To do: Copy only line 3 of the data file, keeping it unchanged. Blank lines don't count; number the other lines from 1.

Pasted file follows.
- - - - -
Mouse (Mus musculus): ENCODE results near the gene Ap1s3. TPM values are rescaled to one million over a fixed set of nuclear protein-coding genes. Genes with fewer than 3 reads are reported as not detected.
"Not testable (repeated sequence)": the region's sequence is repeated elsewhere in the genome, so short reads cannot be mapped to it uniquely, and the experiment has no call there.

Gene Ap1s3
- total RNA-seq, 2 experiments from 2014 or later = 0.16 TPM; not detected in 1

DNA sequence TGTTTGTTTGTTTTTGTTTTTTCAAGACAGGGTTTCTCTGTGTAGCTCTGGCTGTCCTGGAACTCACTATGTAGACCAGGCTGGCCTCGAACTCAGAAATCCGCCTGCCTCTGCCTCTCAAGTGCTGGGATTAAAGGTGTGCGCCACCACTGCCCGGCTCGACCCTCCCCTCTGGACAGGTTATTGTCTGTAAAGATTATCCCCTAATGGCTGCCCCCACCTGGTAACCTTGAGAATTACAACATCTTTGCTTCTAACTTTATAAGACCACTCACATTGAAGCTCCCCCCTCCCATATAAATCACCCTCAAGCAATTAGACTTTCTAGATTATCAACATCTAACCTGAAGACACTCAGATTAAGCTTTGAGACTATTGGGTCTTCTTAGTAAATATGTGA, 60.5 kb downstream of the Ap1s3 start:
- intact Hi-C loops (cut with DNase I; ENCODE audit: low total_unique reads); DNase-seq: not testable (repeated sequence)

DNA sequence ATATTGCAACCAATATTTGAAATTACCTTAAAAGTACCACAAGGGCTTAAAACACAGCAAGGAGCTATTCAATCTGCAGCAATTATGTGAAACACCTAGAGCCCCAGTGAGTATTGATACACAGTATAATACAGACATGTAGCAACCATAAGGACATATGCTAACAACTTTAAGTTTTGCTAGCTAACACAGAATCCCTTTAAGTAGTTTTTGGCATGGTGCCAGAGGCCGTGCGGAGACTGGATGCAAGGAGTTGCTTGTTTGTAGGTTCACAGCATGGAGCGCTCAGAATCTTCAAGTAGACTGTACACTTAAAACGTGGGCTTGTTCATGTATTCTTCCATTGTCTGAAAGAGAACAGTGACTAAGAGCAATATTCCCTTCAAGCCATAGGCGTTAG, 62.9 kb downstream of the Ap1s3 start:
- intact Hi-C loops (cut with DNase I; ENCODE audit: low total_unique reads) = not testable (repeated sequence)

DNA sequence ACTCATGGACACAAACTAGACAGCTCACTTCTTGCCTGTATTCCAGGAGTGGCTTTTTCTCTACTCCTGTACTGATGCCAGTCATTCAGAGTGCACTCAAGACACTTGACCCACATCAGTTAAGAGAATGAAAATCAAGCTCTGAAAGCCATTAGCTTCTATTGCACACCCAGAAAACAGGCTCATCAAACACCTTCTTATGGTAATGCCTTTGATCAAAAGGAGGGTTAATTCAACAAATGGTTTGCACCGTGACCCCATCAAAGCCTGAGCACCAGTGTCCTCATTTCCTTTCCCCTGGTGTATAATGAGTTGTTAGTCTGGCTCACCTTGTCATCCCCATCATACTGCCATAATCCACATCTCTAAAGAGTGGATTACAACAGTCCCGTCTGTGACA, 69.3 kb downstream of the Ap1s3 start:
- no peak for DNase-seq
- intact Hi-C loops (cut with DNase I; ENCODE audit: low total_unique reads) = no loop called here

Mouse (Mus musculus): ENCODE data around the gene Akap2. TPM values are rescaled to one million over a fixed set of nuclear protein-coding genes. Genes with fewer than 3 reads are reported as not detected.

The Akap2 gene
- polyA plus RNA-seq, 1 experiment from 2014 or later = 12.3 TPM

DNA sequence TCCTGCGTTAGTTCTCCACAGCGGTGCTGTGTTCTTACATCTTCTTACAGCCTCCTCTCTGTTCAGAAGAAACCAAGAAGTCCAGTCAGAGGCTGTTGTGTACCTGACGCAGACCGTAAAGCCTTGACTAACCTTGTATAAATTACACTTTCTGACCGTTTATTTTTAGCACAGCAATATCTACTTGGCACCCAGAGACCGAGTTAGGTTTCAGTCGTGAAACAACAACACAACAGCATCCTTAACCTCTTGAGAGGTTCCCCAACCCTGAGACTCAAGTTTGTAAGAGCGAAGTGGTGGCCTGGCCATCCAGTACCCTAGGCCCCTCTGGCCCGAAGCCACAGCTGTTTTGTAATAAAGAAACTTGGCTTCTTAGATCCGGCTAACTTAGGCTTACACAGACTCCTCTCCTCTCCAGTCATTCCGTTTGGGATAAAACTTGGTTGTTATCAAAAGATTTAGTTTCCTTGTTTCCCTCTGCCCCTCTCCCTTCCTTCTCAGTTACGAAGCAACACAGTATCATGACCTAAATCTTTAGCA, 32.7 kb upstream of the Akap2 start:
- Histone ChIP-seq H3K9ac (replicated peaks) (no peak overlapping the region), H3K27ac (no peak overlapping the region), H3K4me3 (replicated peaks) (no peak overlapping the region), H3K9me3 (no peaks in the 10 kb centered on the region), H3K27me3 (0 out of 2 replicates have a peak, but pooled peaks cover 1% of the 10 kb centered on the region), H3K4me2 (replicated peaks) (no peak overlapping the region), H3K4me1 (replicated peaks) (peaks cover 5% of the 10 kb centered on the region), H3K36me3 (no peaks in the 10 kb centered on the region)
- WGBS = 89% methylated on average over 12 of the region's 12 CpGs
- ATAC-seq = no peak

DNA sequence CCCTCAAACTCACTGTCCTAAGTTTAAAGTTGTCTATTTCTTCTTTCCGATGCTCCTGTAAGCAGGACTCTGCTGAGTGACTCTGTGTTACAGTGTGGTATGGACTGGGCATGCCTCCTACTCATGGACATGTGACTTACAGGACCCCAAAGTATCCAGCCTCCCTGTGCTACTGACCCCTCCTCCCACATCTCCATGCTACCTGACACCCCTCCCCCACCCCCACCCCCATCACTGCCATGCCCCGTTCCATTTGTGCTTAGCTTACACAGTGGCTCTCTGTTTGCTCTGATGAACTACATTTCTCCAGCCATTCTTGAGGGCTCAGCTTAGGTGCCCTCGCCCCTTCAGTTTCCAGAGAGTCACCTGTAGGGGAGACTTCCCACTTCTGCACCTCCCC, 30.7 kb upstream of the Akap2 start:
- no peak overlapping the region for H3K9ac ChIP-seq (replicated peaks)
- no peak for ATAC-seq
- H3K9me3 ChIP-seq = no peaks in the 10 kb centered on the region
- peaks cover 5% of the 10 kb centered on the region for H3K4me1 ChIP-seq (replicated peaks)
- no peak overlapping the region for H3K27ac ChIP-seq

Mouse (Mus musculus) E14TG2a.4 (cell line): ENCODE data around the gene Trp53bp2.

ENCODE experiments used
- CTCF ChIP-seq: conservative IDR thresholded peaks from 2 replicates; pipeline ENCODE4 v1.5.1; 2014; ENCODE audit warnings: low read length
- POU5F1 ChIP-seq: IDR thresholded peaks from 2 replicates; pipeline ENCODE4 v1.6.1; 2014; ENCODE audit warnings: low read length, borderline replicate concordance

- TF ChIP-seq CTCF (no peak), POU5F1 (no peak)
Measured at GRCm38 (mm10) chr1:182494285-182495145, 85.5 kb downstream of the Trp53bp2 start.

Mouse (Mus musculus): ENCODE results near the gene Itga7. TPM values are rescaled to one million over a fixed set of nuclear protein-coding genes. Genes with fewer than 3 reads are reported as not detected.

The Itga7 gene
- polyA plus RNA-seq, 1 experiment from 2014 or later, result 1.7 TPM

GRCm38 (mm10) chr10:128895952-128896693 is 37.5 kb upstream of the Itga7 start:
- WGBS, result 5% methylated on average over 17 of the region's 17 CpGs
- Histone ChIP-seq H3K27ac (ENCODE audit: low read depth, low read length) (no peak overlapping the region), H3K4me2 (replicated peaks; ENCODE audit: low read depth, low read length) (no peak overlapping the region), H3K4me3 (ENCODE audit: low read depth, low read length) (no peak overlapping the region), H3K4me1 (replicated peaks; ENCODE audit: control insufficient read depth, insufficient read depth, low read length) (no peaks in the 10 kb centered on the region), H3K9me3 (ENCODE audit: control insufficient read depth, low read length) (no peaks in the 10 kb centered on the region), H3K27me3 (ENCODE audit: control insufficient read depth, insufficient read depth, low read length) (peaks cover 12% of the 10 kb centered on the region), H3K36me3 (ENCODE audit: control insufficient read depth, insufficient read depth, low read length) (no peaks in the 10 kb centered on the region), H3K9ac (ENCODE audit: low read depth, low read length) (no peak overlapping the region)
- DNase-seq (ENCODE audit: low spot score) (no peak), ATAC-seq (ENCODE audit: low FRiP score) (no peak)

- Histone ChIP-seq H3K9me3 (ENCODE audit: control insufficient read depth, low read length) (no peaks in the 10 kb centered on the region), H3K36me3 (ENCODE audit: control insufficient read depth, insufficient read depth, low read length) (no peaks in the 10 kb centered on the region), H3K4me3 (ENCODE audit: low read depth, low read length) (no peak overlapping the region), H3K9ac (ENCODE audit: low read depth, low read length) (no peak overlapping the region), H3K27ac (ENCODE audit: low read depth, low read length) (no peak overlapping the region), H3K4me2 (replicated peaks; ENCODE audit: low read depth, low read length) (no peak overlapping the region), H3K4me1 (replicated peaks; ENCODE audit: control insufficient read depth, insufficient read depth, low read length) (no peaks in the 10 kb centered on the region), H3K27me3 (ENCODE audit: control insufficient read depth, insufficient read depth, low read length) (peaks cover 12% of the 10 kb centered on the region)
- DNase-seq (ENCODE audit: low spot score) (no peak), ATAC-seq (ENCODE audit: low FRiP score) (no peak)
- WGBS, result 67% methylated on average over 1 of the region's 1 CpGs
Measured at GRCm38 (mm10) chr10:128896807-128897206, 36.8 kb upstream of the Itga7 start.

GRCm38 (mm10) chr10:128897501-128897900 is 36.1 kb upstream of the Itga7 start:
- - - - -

Gene Ap1s3